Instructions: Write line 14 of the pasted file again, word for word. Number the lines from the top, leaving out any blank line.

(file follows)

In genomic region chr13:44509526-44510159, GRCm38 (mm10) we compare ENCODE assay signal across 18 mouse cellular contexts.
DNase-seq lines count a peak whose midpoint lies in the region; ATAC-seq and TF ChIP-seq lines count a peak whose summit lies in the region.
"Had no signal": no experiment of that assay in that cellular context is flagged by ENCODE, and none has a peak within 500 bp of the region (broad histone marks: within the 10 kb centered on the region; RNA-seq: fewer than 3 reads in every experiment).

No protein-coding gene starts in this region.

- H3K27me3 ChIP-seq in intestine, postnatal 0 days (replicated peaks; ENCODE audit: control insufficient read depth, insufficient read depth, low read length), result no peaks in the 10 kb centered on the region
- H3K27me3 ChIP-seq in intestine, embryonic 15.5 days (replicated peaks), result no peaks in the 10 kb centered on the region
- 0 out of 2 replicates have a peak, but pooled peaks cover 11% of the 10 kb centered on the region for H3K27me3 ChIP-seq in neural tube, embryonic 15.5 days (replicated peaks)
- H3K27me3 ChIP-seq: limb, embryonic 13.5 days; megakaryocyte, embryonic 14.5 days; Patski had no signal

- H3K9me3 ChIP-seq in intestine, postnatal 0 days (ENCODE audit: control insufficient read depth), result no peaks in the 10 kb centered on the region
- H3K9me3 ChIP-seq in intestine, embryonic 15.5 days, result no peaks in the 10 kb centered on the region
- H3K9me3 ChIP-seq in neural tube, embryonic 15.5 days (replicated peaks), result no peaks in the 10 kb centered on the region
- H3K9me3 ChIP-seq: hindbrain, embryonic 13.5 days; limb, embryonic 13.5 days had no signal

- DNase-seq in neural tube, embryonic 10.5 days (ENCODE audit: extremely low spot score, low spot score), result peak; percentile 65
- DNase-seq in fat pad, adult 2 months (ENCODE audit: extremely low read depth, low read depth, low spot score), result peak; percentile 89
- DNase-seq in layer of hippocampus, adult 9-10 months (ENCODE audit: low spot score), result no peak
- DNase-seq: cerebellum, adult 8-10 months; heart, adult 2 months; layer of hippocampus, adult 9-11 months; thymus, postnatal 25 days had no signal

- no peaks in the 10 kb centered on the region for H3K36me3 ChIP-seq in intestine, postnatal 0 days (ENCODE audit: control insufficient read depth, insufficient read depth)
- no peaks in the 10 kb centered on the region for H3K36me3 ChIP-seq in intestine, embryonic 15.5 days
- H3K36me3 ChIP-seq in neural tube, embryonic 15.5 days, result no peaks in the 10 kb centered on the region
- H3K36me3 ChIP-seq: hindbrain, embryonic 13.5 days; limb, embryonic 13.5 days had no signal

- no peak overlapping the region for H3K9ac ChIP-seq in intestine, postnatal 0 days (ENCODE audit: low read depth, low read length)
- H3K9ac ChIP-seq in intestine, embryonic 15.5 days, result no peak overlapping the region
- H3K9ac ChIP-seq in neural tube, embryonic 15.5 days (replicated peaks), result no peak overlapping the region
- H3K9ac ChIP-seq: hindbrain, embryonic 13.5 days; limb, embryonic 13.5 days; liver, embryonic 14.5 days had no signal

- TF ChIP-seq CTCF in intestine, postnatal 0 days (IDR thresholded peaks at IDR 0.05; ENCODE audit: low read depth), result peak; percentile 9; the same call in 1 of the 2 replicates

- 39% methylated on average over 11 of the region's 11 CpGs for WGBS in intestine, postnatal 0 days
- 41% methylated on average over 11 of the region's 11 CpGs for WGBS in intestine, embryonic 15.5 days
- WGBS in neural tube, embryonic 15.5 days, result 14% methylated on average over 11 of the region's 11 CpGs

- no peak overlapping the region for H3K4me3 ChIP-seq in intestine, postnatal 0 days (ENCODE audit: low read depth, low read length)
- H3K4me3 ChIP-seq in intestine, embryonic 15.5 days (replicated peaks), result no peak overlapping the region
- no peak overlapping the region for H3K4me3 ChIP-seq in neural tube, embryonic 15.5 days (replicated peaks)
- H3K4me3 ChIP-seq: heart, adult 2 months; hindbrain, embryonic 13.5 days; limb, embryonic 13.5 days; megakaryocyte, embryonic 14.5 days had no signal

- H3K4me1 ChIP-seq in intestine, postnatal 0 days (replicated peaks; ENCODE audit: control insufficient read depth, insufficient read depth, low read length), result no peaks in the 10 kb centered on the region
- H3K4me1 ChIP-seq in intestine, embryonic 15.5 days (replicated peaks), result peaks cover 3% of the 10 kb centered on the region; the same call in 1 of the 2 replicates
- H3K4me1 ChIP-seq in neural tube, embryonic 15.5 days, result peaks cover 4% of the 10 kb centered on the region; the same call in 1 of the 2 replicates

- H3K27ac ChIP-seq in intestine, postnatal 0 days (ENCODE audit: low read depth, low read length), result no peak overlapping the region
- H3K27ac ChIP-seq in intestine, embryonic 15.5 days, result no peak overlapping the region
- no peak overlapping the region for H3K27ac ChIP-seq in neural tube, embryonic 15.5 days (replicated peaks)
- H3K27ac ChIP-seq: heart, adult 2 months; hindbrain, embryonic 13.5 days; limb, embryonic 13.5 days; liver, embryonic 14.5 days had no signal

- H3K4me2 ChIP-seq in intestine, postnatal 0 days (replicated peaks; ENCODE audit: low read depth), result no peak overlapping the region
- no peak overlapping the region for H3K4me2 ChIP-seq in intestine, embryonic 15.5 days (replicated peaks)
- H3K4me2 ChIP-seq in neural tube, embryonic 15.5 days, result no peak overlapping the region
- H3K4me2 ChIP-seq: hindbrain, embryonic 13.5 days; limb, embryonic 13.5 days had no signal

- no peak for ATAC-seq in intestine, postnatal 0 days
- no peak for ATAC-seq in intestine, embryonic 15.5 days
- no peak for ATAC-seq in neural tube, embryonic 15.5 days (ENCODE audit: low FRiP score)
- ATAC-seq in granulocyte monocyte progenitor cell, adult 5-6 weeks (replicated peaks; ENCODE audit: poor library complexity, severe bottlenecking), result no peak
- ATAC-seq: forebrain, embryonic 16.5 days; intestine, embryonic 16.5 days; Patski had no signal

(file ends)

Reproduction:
- DNase-seq in fat pad, adult 2 months (ENCODE audit: extremely low read depth, low read depth, low spot score), result peak; percentile 89